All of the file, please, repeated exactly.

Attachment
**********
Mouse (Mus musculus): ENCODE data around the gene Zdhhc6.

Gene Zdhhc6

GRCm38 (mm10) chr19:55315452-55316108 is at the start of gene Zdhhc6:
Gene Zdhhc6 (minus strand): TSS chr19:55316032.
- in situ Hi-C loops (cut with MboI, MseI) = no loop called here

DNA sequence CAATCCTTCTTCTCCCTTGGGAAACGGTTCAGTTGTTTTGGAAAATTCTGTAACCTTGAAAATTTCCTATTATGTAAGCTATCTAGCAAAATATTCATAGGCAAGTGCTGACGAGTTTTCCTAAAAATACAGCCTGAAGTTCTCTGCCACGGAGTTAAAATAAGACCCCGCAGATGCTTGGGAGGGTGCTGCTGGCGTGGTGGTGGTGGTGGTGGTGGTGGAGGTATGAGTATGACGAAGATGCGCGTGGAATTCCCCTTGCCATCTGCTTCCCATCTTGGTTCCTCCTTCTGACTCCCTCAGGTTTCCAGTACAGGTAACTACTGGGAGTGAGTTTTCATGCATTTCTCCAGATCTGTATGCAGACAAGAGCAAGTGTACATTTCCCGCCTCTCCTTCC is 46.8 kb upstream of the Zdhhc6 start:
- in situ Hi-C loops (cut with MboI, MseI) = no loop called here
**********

Mouse (Mus musculus): ENCODE data around the gene Zdhhc6.

Gene Zdhhc6

GRCm38 (mm10) chr19:55315452-55316108 is at the start of gene Zdhhc6:
Gene Zdhhc6 (minus strand): TSS chr19:55316032.
- in situ Hi-C loops (cut with MboI, MseI) = no loop called here

DNA sequence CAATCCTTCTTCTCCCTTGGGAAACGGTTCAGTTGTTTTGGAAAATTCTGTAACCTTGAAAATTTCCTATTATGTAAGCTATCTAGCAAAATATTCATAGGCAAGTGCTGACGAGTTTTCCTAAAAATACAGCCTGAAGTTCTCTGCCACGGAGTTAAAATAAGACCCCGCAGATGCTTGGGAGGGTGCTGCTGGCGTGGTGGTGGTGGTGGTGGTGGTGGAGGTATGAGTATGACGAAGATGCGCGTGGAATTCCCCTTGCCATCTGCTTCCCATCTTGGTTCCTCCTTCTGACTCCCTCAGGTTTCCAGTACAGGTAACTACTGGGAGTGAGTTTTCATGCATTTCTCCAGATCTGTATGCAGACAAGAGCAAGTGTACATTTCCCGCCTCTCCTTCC is 46.8 kb upstream of the Zdhhc6 start:
- in situ Hi-C loops (cut with MboI, MseI) = no loop called here